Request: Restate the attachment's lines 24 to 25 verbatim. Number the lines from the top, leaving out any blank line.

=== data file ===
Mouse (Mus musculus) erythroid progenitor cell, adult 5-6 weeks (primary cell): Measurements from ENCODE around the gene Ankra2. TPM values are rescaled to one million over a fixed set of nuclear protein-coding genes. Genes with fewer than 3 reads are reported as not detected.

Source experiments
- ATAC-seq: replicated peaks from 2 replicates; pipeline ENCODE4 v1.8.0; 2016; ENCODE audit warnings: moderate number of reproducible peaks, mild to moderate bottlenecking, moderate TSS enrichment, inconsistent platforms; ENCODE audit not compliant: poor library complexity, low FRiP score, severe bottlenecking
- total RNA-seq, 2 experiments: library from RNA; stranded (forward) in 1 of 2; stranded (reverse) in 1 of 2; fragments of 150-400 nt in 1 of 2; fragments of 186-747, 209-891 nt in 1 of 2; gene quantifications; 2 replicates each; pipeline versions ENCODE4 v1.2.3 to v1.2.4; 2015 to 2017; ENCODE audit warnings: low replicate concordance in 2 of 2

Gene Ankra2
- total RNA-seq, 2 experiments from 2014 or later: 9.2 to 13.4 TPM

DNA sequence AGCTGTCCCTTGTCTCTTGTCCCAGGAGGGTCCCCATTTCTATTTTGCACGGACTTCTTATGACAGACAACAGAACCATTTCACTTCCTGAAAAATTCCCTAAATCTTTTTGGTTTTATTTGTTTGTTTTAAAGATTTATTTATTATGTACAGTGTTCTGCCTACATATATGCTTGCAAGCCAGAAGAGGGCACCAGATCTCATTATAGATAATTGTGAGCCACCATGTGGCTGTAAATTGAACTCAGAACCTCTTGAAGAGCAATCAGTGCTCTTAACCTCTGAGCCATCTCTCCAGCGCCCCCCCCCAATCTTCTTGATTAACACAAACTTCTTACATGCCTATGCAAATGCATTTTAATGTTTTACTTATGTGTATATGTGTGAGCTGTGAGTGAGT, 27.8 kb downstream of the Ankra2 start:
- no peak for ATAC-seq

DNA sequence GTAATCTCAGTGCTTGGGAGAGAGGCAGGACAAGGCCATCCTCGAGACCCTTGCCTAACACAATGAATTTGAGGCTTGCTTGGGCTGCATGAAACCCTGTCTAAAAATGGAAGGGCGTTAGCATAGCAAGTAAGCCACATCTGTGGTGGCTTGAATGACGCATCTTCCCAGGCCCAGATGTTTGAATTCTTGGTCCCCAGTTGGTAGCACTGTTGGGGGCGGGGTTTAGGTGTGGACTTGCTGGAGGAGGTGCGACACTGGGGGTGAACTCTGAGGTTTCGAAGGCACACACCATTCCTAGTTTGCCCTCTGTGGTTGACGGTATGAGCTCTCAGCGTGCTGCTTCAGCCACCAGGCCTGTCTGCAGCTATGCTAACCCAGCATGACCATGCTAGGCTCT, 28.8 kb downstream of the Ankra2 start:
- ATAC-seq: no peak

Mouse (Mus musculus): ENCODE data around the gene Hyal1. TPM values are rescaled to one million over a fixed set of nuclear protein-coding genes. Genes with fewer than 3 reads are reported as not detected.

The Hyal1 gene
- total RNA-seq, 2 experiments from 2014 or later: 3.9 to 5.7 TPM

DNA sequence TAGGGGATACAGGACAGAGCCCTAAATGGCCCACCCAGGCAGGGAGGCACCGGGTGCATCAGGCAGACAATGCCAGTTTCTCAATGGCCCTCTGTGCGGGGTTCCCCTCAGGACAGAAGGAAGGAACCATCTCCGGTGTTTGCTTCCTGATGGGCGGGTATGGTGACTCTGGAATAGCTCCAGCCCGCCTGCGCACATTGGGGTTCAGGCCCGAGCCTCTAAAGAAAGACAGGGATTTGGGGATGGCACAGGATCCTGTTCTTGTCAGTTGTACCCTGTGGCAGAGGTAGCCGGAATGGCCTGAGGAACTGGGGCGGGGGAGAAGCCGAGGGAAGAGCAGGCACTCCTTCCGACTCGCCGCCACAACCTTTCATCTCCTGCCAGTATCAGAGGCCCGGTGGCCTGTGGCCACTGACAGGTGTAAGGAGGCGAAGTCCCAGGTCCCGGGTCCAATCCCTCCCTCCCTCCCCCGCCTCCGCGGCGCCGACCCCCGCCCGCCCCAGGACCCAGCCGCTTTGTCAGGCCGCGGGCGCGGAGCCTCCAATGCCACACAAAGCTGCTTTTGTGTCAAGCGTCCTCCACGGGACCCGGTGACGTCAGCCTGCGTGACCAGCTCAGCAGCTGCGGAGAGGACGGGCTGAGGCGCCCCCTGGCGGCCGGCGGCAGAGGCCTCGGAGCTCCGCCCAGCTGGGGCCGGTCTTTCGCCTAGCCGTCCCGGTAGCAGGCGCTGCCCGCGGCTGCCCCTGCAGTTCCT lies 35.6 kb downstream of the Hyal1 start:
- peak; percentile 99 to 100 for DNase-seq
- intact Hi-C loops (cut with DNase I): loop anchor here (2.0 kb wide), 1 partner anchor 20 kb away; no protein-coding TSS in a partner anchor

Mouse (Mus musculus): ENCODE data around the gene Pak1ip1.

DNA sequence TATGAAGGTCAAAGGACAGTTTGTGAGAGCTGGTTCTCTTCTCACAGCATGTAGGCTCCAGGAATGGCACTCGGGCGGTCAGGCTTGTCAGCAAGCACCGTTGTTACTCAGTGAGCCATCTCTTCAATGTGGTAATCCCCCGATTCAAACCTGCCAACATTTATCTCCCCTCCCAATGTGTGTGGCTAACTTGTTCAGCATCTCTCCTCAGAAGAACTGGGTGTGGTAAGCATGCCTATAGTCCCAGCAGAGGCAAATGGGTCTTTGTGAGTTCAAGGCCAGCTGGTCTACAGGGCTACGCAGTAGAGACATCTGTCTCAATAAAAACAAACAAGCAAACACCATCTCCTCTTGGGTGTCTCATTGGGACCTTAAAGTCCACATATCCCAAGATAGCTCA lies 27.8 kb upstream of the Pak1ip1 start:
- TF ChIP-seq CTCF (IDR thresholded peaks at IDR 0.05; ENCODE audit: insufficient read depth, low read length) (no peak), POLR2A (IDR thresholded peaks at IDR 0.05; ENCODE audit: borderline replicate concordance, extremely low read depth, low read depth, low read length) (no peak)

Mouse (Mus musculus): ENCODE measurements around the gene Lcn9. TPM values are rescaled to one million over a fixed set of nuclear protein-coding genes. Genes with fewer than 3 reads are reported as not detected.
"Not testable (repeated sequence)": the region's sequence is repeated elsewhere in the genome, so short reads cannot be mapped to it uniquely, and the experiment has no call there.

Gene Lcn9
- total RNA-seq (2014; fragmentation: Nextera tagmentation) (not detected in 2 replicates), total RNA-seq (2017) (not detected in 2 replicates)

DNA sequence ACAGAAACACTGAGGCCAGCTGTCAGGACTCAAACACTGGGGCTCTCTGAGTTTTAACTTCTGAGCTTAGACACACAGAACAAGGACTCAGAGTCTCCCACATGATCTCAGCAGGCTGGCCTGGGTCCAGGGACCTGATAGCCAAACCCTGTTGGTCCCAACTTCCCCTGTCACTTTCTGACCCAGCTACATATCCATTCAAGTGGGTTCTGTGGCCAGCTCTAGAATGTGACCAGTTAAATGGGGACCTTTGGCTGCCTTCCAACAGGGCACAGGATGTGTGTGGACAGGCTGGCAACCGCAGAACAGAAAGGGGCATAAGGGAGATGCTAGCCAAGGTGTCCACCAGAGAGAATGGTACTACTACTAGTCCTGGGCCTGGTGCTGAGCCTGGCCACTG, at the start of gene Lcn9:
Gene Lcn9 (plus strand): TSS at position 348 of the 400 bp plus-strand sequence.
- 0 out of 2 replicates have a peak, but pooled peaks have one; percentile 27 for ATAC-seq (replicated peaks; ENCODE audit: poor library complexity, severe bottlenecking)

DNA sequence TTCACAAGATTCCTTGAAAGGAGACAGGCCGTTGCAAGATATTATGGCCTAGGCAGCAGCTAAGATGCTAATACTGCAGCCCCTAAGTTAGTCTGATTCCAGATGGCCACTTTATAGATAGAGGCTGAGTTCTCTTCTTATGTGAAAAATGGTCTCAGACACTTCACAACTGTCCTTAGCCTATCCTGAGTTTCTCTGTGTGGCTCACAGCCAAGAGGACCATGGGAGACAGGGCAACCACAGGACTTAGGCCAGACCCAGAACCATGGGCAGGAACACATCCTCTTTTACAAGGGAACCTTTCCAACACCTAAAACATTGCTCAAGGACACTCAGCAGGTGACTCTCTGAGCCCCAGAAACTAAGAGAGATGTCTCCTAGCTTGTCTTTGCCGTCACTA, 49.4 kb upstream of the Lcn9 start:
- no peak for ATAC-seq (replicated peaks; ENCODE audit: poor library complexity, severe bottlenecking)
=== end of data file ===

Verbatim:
DNA sequence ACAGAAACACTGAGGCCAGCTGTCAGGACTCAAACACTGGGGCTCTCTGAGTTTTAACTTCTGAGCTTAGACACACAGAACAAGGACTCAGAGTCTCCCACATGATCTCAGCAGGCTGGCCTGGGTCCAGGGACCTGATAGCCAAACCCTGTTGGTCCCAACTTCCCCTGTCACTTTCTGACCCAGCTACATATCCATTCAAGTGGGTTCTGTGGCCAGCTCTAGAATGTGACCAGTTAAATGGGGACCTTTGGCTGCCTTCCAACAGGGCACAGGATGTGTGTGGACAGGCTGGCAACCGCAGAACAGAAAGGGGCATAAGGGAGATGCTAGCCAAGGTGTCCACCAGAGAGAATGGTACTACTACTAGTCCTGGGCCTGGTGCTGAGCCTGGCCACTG, at the start of gene Lcn9:
Gene Lcn9 (plus strand): TSS at position 348 of the 400 bp plus-strand sequence.